from the mouth of the
receptacle. Rabba Kega was careful to hold it so that none might see
the dry leaves. Their eyes opened wide at this remarkable
demonstration of the village witch-doctor's powers. The latter,
greatly elated, let himself out. He shouted, jumped up and down, and
made frightful grimaces; then he put his face close over the mouth of
the vessel and appeared to be communing with the spirits within.
It was while he was thus engaged that Bukawai came out of his trance,
his curiosity finally having gotten the better of him. No one was
paying him the slightest attention. He blinked his one eye angrily,
then he, too, let out a loud roar, and when he was sure that Mbonga had
turned toward him, he stiffened rigidly and made spasmodic movements
with his arms and legs.
"I see him!" he cried. "He is far away. The white devil-god did not
get him. He is alone and in great danger; but," he added, "if the ten
fat goats and the other things are paid to me quickly there is yet time
to save him."
Rabba Kega had paused to listen. Mbonga looked toward him. The chief
was in a quandary. He did not know which medicine was the better.
"What does your magic tell you?" he asked of Rabba Kega.
"I, too, see him," screamed Rabba Kega; "but he is not where Bukawai
says he is. He is dead at the bottom of the river."
At this Momaya commenced to howl loudly.
Tarzan had followed the spoor of the old man, the two hyenas, and the
little black boy to the mouth of the cave in the rocky canyon between
the two hills. Here he paused a moment before the sapling barrier
which Bukawai had set up, listening to the snarls and growls which came
faintly from the far recesses of the cavern.
Presently, mingled with the beastly cries, there came faintly to the
keen ears of the ape-man, the agonized moan of a child. No longer did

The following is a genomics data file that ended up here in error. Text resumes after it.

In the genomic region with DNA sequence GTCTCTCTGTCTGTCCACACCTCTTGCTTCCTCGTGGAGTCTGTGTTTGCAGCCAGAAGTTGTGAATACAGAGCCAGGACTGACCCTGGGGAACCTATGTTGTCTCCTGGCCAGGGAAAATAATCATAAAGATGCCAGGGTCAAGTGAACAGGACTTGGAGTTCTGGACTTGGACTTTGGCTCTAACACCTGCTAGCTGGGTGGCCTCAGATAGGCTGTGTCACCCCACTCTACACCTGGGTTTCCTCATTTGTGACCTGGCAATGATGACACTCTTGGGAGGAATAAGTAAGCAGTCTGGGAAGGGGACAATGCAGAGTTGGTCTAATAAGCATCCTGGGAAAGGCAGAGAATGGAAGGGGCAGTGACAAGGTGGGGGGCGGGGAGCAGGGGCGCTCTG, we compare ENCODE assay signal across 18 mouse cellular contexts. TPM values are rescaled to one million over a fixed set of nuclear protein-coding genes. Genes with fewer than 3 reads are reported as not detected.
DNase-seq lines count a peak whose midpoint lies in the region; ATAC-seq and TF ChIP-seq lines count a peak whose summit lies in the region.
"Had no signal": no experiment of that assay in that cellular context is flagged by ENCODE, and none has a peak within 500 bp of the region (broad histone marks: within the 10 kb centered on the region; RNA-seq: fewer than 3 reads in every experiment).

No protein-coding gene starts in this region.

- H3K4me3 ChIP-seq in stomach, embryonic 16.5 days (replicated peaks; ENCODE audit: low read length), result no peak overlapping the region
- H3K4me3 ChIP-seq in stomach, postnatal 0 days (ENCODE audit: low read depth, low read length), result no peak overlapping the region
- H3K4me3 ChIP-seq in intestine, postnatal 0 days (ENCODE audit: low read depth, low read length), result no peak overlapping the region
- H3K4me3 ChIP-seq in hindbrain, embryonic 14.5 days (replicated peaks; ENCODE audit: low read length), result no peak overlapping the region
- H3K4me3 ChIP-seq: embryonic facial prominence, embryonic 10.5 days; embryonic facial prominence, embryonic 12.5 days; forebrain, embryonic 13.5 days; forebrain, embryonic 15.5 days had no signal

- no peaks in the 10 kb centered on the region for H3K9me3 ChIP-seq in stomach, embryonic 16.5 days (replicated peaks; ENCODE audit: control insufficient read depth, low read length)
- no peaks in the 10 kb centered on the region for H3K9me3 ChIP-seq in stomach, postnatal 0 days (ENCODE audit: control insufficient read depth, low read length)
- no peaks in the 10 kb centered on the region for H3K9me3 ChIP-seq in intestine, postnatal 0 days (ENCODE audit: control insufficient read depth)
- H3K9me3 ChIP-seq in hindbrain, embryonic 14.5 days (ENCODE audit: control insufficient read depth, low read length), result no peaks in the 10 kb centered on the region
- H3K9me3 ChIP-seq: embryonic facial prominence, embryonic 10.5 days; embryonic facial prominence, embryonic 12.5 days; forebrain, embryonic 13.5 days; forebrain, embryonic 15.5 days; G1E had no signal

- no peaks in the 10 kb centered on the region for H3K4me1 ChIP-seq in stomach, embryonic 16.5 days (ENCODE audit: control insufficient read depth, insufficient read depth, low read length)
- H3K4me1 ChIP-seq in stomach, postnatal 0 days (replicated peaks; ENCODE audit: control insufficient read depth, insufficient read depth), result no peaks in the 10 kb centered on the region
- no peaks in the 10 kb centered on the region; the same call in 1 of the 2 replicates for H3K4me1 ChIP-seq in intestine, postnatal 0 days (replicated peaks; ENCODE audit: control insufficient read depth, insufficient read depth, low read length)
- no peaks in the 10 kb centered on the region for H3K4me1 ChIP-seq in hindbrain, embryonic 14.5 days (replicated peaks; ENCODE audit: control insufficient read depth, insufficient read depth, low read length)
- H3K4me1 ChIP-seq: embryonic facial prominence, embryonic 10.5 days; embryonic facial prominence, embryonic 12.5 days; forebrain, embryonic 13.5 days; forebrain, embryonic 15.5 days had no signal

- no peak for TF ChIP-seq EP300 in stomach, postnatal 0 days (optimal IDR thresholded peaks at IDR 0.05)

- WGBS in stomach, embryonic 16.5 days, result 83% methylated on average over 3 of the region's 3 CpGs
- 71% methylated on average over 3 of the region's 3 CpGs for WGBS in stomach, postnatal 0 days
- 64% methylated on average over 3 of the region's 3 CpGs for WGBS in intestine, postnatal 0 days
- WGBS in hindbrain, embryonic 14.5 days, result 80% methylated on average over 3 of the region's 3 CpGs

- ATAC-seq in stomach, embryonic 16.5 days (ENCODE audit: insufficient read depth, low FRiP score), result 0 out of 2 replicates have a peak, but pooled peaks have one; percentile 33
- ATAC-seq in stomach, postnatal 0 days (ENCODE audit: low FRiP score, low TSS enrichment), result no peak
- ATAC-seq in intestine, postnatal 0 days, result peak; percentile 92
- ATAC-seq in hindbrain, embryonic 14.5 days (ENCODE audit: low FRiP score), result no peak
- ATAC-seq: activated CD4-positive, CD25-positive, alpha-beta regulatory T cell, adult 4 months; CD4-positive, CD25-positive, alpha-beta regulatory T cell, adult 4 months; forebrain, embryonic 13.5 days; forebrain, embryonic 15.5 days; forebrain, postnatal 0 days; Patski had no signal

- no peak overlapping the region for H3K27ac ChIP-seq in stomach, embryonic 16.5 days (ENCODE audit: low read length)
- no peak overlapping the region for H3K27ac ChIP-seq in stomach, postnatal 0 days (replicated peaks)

Tarzan hesitate. Hurling the door aside, he sprang into the dark
opening. Narrow and black was the corridor; but long use of his eyes
in the Stygian blackness of the jungle nights had given to the ape-man
something of the nocturnal visionary powers of the wild things with
which he had consorted since babyhood.
He moved rapidly and yet with caution, for the place was dark,
unfamiliar and winding. As he advanced, he heard more and more
" Jimmy arose and put on his hat and coat.Page 9
A telephone call would have brought invitations to dinner and a pleasant evening with convivial companions, but he had mapped his course and he was determined to stick to it to the end.Page 12
Jimmy breakfasted at nine the next morning, and as he waited for his bacon and eggs he searched the Situations Wanted columns of the morning paper until his eye finally alighted upon that for which he sought--the ad that was to infuse into the business life of the great city a new and potent force.Page 17
"What experience have you had?" he asked.Page 29
Jimmy had never gone in much for jewelry--a fact which he now greatly lamented.Page 31
"Forget it," he admonished.Page 35
Going directly to the buffet, he found Bince, as he was quite sure that he would.Page 39
" The Lizard grinned.Page 47
"Oh, well, it's none of my business, and if the suckers want to bet their money on a prize-fight they're about due to lose it anyway.Page 57
Fry cook, one hundred and ten dollars.Page 65
"Oh, I landed the job all right," said Jimmy, "but I feel like a crook.Page 66
" "Mollify nothing," returned the girl.Page 78
"I am afraid," she said, "that I do not understand very much about the nature or the purpose of your work, but I presume the idea is to make the concern with which you are connected more prosperous--more successful?" "Yes," said her father, "that is the idea, and even in the short time he has been with us Mr.Page 79
Compton returned to.Page 99
Compton's death, and, on the other hand, whose entire future would have been blasted possibly had Mr.Page 102
" "I thought he knew a lot about it," said the girl.Page 103
As he did so a man on a motorcycle drew up on the opposite side and peered through the window.Page 105
She looked wan and worried, and then finally she was not in court one day, and later, through Harriet Holden, he learned that she was confined to her room with a bad cold.Page 107
So I hides there and I saw this man Bince come along and drop an envelope beside Krovac's machine, and after he left I comes out as Krovac picks it up, and I seen him take some money out of it.Page 113
Of course, her pride has suffered terribly, but she will get over that quickly enough.